“If a validator attacks the network, their staked ETH will be burnt and their access to the network will be revoked,” ConsenSys explained in a recent report.

“The [PoS] protocol has rules about what validators are allowed to do,” said Edgington, “[and] what good behavior looks like. So if I produce two blocks that contradict each other, which are both signed by my key and only I have my key, the protocol can automatically detect that and can punish me. It puts a cost on that. And it does that by taking away some of my stake — maybe all of my stake — and then ejecting me from the protocol. So this is a very, very powerful mechanism.”

How the Merge Came about

For all the skepticism that blockchain and Web3 have engendered in the tech industry, a great deal of engineering work has gone into the Merge. As Edgington points out, Ethereum has been working towards a proof-of-stake model since 2014. Ethereum co-creator and Visionary-in-chief Vitalik Buterin wrote a long post about the concept in July 2014, and in December 2020 the Beacon Chain was launched (this is the proof-of-stake chain that is about to be merged into the Ethereum Mainnet).

“It’s kind of hard to put a start date on Merge stuff,” Edgington said, “because it’s been a project that sort of evolved.” When Edgington joined ConsenSys in October 2017, he began working on the “Ethereum 2.0 R&D Team” — which had been tasked with building a PoS solution. This team ran through “a couple of iterations” of a PoS plan, before the project that became known as the Merge solidified in late 2020.

“The concept of the Merge as it now exists came up around 18 months ago,” he explained. He credits Mikhail Kalinin, Lead Researcher at ConsenSys R&D, as the brains behind the project. In November 2020, Kalinin outlined the architecture for the Merge in a post entitled “Executable beacon chain.”

Will PoS Quiet the Haters?

There’s little doubt that, if it succeeds, the transition to PoS will be a major improvement over the much-reviled PoW. According to the Ethereum Foundation, PoS will reduce energy wastage by 99.95%. But will that be enough to change the perception of blockchain in the tech industry?

“It’s a huge amount of power and carbon emissions that we are taking out of the system by moving to proof-of-stake,” Edgington replied, “and really, the power usage becomes trivial in the grand scheme of things, post-Merge. So I very much hope that will change the narrative.”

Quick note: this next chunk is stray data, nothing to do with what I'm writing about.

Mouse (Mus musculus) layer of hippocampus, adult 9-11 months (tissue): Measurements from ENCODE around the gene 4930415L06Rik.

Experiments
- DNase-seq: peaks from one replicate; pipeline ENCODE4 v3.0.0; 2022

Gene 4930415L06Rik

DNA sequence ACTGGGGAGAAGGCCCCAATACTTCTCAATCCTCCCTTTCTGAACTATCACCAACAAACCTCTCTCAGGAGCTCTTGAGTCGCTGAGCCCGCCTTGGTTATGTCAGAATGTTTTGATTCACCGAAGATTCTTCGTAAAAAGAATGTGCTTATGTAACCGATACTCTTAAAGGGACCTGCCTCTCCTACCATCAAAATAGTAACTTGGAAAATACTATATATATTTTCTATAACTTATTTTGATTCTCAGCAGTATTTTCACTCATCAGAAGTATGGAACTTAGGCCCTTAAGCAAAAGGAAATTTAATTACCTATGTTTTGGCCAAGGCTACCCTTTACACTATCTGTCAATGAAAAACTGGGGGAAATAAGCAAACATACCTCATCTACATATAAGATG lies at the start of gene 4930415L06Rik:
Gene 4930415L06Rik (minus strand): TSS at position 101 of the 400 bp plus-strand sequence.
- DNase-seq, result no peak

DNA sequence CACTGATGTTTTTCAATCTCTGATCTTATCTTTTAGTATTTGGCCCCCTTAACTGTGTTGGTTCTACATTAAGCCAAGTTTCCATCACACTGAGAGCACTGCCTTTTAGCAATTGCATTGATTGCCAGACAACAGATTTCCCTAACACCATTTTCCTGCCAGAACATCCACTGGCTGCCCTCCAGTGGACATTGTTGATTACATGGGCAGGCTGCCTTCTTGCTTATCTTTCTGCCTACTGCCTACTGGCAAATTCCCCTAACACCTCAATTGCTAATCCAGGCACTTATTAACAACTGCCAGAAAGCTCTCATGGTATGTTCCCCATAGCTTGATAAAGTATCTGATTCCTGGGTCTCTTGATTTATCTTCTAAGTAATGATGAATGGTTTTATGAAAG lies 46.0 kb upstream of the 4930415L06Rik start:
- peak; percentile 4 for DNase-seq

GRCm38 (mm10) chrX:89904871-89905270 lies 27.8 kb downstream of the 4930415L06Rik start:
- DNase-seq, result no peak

Edginton added that “crypto has a lot of haters for all sorts of rational and irrational reasons,” but over time he thinks a PoS-based Ethereum “will demonstrate utility, the hype bubble will be less, and applications will prove their worth; and eventually, like technologies down the ages, it will become an accepted part of the IT infrastructure of the world. But meanwhile, it’s a bit of a roller coaster.”

Ethereum’s Blockchain Competitors

It’s not just crypto haters that Ethereum needs to worry about. The Merge is merely part one of a long roadmap leading (its advocates hope) to a blockchain that is much more efficient to run apps on. According to Buterin, following the Merge will be a variety of other upgrades which he called “the surge, verge, purge, and splurge.” So it could be several years before Ethereum is considered complete.

Meanwhile, we have new L1 blockchains emerging, such as Neal Stephenson’s Lamina1, which is being pitched as a blockchain for metaverse developers. I asked Edginton whether he is worried about how long it will take to turn Ethereum into a fully functional developer platform, given how fast the tech industry moves?

“We have this decentralized, distributed development model, where different teams are involved with their own interests or own competing goals, and we coalesce around a specification and have a process to improve Ethereum,” he replied. “And it’s noisy, it’s inefficient, it’s slow — but the outcomes are really, really good. And that’s what matters in the end.”

He added that this slow and steady approach “is why Ethereum survives, whereas the ones that come out of a lab, produced as the immaculately conceived blockchain protocol, always fail — always. We’ve seen it time and time again.”

According to Edgington, community is key; and developers are the base layer of Ethereum’s community. “We model the development of the system as a community of devs,” he said, “that builds a community of supporters and investors and participants and users around it, which just seems to have a momentum that’s unstoppable.”